This edited volume is the first book of its kind to engage critics’ understanding of Generation X as a global phenomenon. Citing case studies from around the world, the research collected here broadens the picture of Generation X as a demographic and a worldview. The book traces the global and local flows that determine the identity of each country’s youth from the 1970s to today. Bringing together twenty scholars working on fifteen different countries and residing in eight different nations, this book present a community of diverse disciplinary voices. Contributors explore the converging properties of "Generation X" through the fields of literature, media studies, youth culture, popular culture, sociology, philosophy, feminism, and political science. Their ideas also enter into conversation with fourteen other "textbox" contributors who address the question of "Who is Generation X" in other countries. Taken together, they present a highly interactive and open book format whose conversations extend to the reading public on the website www.generationxgoesglobal.com.
'This exciting collection of essays explores Generation X as a global phenomenon in an approach that combines literary, political, and cultural analysis. The result is a cutting-edge volume that offers a broad, international, and rich study of Generation X, making the book essential reading for anyone interested in new insights into Generation X and global views on youth culture.' – Sonia Baelo-Allué, University of Zaragoza
'Recommended. Contributors successfully demonstrate that Generation X is the first "global generation," influenced by both domestic and international events at an unprecedented rate. It is noteworthy that as the book was compiled, each contributor had a chance to read what others wrote for the project and discuss their essays through the project's wiki site. As a result, each chapter is in conversation with the others, helping create a holistic perspective on the generation…[T]he book is an informative source for students and researchers of global youth culture.' –CHOICE, Y. Kiuchi, Michigan State University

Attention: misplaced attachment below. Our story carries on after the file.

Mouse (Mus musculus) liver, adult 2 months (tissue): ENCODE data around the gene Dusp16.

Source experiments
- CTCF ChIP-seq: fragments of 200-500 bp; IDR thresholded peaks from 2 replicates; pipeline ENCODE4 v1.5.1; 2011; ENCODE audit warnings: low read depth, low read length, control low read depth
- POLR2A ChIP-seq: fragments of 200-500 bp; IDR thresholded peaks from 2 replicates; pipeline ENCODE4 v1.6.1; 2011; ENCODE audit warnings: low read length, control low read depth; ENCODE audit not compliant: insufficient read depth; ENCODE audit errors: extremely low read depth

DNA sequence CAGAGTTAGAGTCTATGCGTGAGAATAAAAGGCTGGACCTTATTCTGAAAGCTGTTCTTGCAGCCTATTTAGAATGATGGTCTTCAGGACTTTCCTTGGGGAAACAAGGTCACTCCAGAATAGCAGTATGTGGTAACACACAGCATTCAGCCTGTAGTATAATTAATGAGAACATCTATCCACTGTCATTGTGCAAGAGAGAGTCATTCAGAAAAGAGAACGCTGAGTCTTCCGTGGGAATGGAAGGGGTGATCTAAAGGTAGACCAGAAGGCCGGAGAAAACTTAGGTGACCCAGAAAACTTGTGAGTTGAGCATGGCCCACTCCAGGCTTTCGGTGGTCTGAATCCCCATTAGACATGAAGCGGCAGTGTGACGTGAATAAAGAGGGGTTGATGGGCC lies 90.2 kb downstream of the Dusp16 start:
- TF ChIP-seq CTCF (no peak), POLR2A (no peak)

Introduction: Generation X Goes Global: Tales of Accelerated Cultures Christine Henseler Part 1: What Generation X? Moving Beyond the White Middle Class Slacker 1. A Tale of Three Worlds or More: Young People, Media and Class in India Shakuntala Banaji 2. Locating Generation X: Taste and Identity in Transitional South Africa Jan Schenk and Jeremy Seekings 3. Generation X Meets the Uhuru Generation in East Africa Mwenda Ntarangwi Part 2: Generation X Rocks to Scenes, Screens and Comic Strips 4. Young, Sexy, and Transnational in Mexico and Brazil: Commodifying Generation X in Antonio Serrano’s Sexo, pudor y lágrimas and Its Film Versions William García 5. A Century-end Rock Scene and China’s Generation X on Screen Harry H. Kuoshu 6. Generation X in Greek Comics Evi Sampanikou Part 3: Riding on Airwaves, Playing for Real, and Reading without a Net 7. An Irish Feminist GenX Aesthetic: Televisual Memories in Anne Enright’s The Wig My Father Wore Claire Bracken 8. Defending Narcissus: Frédéric Beigbeder and the French Pop Novel Alain-Philippe Durand 9. Playing for Real: Simulated Games of Identity in Spain’s Gen X Narrative Virginia Rademacher 10. Opio en las Nubes’s Liquid World: Colombia’s Generation X Reads without a Net Juan Manuel Espinosa Part 4: Tracing Generation X: Going, Going…Still Not Gone? 11. Tutti pazzi per amore: Gen X, Italian Style Giancarlo Lombardi 12. Russian Youth from the 1990s until 2010: Generational Changes Elena Omelchenko 13. From Generation X to Generation @: Transitional Traces and Youth Identities in Latin America Carles Feixa, Maritza Urteaga, Maricela Portillo, Yanko González, Oscar Aguilera Part 5: Conclusion 14. Generation G Comes of Age: Youth and Revolution in the Middle East and North Africa Mark LeVine
Cultural and media studies are now well-established as important academic disciplines and are inspiring new research into a wide range of pertinent issues. This series presents outstanding research in these subjects, helping to shape the direction of future inquiry.
To submit a proposal for this series, please contact:
Suzanne Richardson, Commissioning Editor for Media, Cultural and Communication Studies